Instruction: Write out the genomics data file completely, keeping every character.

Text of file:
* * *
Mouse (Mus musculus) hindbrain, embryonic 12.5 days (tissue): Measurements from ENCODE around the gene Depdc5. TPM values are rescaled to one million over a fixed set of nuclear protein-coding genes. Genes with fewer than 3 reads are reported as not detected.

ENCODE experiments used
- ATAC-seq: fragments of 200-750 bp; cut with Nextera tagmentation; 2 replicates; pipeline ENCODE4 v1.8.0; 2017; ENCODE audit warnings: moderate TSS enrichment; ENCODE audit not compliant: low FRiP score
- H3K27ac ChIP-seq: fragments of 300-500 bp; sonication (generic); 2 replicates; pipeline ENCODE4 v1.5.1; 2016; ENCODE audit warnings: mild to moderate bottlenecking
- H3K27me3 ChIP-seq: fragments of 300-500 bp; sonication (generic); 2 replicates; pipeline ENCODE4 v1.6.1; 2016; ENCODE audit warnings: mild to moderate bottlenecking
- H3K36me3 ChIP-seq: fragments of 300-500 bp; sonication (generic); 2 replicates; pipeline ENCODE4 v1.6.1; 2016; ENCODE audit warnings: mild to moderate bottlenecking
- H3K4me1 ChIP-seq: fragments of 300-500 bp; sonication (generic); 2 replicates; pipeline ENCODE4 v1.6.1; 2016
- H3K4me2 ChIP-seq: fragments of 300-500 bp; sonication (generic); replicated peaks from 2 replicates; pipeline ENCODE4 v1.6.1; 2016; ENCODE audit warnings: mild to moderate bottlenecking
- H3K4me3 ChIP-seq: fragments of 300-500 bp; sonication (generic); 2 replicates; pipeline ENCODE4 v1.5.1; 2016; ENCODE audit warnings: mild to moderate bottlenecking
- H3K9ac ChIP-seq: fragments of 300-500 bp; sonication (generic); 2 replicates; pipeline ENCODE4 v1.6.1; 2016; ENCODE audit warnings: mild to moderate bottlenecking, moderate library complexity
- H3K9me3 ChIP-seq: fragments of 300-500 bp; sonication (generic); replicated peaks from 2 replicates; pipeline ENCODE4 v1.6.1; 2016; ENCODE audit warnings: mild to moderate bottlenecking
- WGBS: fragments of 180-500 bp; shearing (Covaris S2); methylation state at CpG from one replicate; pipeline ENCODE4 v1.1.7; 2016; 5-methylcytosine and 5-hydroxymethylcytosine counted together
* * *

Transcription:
Mouse (Mus musculus) hindbrain, embryonic 12.5 days (tissue): Measurements from ENCODE around the gene Depdc5. TPM values are rescaled to one million over a fixed set of nuclear protein-coding genes. Genes with fewer than 3 reads are reported as not detected.

ENCODE experiments used
- ATAC-seq: fragments of 200-750 bp; cut with Nextera tagmentation; 2 replicates; pipeline ENCODE4 v1.8.0; 2017; ENCODE audit warnings: moderate TSS enrichment; ENCODE audit not compliant: low FRiP score
- H3K27ac ChIP-seq: fragments of 300-500 bp; sonication (generic); 2 replicates; pipeline ENCODE4 v1.5.1; 2016; ENCODE audit warnings: mild to moderate bottlenecking
- H3K27me3 ChIP-seq: fragments of 300-500 bp; sonication (generic); 2 replicates; pipeline ENCODE4 v1.6.1; 2016; ENCODE audit warnings: mild to moderate bottlenecking
- H3K36me3 ChIP-seq: fragments of 300-500 bp; sonication (generic); 2 replicates; pipeline ENCODE4 v1.6.1; 2016; ENCODE audit warnings: mild to moderate bottlenecking
- H3K4me1 ChIP-seq: fragments of 300-500 bp; sonication (generic); 2 replicates; pipeline ENCODE4 v1.6.1; 2016
- H3K4me2 ChIP-seq: fragments of 300-500 bp; sonication (generic); replicated peaks from 2 replicates; pipeline ENCODE4 v1.6.1; 2016; ENCODE audit warnings: mild to moderate bottlenecking
- H3K4me3 ChIP-seq: fragments of 300-500 bp; sonication (generic); 2 replicates; pipeline ENCODE4 v1.5.1; 2016; ENCODE audit warnings: mild to moderate bottlenecking
- H3K9ac ChIP-seq: fragments of 300-500 bp; sonication (generic); 2 replicates; pipeline ENCODE4 v1.6.1; 2016; ENCODE audit warnings: mild to moderate bottlenecking, moderate library complexity
- H3K9me3 ChIP-seq: fragments of 300-500 bp; sonication (generic); replicated peaks from 2 replicates; pipeline ENCODE4 v1.6.1; 2016; ENCODE audit warnings: mild to moderate bottlenecking
- WGBS: fragments of 180-500 bp; shearing (Covaris S2); methylation state at CpG from one replicate; pipeline ENCODE4 v1.1.7; 2016; 5-methylcytosine and 5-hydroxymethylcytosine counted together